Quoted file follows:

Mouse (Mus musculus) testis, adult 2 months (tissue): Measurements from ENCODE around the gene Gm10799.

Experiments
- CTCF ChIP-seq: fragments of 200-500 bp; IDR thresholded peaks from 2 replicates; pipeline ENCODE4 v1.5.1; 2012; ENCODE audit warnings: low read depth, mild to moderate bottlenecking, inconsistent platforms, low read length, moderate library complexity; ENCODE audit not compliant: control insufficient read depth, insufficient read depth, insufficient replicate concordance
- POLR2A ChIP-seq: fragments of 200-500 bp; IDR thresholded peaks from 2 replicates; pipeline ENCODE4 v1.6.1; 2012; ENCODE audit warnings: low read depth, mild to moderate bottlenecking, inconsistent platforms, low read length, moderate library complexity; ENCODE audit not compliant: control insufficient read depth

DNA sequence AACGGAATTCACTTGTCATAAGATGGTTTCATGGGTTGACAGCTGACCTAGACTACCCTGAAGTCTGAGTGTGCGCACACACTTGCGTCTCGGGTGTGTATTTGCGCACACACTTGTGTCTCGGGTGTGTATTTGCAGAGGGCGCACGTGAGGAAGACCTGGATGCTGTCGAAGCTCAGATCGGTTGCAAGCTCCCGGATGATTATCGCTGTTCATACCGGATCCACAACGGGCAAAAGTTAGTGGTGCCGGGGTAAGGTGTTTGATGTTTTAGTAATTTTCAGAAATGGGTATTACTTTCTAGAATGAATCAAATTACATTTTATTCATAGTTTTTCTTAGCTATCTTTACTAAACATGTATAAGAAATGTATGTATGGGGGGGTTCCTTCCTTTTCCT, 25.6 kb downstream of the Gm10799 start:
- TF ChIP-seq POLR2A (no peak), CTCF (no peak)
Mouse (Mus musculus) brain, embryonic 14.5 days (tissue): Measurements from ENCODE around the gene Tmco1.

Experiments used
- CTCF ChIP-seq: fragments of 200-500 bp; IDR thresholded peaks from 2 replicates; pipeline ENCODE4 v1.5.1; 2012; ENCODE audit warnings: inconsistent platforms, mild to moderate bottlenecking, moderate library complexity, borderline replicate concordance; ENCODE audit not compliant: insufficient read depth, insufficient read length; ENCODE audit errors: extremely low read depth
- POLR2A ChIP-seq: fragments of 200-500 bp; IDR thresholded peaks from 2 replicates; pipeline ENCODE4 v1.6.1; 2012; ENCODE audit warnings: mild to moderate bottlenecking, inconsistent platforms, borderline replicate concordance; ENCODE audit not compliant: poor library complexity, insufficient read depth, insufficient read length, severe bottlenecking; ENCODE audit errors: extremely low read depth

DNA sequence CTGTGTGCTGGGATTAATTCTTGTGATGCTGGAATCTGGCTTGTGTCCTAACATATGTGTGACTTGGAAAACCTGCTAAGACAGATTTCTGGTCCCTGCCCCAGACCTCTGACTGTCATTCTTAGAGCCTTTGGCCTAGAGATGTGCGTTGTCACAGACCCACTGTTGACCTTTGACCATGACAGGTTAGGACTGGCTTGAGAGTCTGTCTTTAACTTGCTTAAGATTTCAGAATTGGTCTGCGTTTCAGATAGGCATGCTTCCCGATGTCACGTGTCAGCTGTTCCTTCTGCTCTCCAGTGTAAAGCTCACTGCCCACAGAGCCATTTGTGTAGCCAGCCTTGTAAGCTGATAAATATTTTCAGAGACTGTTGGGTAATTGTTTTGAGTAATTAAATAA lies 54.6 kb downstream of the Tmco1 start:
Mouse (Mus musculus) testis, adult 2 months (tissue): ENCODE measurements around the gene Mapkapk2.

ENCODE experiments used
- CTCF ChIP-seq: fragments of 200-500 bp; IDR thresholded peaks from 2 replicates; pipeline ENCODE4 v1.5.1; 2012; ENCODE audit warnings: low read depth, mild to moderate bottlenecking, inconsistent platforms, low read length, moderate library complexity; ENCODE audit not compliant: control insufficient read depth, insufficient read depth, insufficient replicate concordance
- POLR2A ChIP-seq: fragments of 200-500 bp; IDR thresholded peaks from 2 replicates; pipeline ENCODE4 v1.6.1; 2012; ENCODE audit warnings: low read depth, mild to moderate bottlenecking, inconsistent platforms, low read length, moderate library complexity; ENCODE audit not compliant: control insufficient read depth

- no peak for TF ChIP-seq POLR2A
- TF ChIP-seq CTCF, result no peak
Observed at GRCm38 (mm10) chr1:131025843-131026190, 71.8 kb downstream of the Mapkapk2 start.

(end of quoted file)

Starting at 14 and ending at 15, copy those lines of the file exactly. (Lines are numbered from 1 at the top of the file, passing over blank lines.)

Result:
- CTCF ChIP-seq: fragments of 200-500 bp; IDR thresholded peaks from 2 replicates; pipeline ENCODE4 v1.5.1; 2012; ENCODE audit warnings: low read depth, mild to moderate bottlenecking, inconsistent platforms, low read length, moderate library complexity; ENCODE audit not compliant: control insufficient read depth, insufficient read depth, insufficient replicate concordance
- POLR2A ChIP-seq: fragments of 200-500 bp; IDR thresholded peaks from 2 replicates; pipeline ENCODE4 v1.6.1; 2012; ENCODE audit warnings: low read depth, mild to moderate bottlenecking, inconsistent platforms, low read length, moderate library complexity; ENCODE audit not compliant: control insufficient read depth